In the ancient world, travel was often a source of anxiety and uncertainty. This uncertainty pertained both to the practical aspects of traveling and to the experience of being away from one’s own land and culture. This chapter explores how the latter type of uncertainty can inspire new formulations of self and identity. Employing the modern-day psychological notion of the dialogical self and paying particular attention to the apostolic meeting in Acts 15, I aim to show how the development of the Way, as Acts of the Apostles describes it, evoked uncertainty among its members. As a response to this uncertainty, the book of Acts suggests overarching categories to describe the Way as a movement that is both familiar and new.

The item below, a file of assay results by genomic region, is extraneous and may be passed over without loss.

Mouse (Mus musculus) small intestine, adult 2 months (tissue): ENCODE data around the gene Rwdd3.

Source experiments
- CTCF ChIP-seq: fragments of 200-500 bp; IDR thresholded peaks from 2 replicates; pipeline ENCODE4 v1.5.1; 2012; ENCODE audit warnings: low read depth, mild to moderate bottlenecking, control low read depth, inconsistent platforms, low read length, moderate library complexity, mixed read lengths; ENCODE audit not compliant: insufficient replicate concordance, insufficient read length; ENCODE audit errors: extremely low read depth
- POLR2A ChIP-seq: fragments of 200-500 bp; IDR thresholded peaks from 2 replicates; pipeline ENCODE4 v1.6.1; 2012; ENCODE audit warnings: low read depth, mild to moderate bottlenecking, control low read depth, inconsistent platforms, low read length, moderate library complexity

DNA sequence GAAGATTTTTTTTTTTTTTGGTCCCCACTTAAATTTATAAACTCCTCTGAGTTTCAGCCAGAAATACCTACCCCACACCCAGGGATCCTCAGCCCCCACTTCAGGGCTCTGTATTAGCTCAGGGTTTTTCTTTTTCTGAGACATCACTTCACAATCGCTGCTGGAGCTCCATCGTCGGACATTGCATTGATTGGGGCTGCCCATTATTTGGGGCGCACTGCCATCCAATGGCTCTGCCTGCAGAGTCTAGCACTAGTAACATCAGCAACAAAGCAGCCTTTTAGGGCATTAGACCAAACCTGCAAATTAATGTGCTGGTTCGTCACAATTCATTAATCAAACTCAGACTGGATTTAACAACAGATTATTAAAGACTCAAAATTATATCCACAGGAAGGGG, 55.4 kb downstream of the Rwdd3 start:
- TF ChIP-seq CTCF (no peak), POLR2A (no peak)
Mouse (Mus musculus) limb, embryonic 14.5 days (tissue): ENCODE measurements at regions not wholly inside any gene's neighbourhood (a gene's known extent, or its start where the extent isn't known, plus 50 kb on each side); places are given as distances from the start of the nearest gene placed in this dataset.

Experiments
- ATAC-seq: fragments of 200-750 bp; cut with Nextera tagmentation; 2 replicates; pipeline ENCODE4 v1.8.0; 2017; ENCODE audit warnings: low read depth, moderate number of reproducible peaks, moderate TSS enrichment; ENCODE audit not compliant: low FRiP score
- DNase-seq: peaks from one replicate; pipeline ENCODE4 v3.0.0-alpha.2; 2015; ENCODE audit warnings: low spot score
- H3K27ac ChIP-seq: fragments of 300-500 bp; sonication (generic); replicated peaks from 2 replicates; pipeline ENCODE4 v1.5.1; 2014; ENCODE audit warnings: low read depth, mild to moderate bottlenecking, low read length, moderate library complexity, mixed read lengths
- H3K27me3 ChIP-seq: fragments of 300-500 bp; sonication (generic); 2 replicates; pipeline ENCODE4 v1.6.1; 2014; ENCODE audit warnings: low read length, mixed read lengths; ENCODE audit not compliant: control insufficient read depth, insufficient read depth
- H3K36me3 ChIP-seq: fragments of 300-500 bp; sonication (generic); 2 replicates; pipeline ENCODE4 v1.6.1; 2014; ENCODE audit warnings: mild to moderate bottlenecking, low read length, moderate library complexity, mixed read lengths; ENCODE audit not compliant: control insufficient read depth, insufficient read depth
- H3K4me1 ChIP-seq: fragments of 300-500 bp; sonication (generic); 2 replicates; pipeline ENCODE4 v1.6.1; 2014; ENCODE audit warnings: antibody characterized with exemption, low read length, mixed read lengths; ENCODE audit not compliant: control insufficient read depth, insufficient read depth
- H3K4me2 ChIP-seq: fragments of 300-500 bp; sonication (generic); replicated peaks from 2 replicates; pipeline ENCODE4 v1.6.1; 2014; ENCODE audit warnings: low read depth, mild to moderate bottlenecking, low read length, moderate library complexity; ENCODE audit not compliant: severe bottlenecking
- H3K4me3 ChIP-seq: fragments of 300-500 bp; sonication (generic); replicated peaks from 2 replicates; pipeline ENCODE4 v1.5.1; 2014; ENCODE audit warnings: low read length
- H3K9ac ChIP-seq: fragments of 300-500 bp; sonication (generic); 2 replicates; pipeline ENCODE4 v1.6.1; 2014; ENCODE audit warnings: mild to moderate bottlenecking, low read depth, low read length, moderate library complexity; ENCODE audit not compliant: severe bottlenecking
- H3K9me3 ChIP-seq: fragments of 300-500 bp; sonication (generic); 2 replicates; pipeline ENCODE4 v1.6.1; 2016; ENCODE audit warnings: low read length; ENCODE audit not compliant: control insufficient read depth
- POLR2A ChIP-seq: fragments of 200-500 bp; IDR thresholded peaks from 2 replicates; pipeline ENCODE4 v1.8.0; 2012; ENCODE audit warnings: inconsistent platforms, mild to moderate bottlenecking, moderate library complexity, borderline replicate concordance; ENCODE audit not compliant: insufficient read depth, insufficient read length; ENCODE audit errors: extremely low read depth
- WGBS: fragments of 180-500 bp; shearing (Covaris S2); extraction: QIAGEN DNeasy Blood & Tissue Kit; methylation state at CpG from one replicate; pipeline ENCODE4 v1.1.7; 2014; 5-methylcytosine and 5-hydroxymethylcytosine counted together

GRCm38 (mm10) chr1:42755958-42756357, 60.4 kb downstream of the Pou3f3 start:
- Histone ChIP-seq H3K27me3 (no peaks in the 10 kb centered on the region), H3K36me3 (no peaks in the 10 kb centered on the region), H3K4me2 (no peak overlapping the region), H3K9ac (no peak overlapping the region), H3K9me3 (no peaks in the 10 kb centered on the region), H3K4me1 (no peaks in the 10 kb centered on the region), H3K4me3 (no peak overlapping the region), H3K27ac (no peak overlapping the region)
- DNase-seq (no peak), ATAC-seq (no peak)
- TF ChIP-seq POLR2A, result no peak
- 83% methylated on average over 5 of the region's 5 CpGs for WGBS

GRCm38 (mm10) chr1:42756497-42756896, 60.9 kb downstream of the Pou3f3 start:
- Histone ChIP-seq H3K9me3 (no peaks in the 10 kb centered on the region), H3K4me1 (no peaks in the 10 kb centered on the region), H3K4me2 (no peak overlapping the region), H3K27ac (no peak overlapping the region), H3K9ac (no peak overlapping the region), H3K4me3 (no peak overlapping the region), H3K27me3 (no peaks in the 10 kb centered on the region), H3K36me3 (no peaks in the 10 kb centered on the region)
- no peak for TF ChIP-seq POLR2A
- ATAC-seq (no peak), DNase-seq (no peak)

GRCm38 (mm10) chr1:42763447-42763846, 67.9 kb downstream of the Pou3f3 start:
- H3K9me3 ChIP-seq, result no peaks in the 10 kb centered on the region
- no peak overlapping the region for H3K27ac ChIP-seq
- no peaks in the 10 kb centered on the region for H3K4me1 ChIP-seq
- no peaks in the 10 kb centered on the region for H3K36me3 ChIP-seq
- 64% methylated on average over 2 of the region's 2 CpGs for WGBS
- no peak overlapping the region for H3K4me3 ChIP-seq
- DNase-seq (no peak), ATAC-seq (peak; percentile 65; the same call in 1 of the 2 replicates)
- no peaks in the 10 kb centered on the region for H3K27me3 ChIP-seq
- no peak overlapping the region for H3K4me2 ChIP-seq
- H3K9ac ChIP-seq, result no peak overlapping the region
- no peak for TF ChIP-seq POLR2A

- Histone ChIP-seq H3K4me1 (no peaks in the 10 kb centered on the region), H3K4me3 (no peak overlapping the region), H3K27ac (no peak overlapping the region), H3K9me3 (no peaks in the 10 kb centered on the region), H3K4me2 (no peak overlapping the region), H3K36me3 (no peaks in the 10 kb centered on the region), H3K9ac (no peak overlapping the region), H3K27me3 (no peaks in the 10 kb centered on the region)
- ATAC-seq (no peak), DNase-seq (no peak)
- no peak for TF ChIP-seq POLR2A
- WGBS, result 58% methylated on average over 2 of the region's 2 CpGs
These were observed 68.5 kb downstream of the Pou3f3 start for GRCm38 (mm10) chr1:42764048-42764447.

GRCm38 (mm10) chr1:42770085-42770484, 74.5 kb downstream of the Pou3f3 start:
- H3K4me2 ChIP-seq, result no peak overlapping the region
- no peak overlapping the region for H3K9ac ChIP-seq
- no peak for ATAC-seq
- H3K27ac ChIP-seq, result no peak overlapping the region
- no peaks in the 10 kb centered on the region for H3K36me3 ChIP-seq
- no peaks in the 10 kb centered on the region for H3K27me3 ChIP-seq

|Title of host publication||Jewish, Christian, and Muslim travel experiences|
|Subtitle of host publication||3rd century BCE – 8th century CE|
|Editors||Susanne Luther, Pieter B. Hartog, Clare Wilde|
|Place of Publication||Berlin|
|Number of pages||16|
|Publication status||Published - 2023|
|Name||Judaism, Christianity, and Islam – Tension, Transmission, Transformation|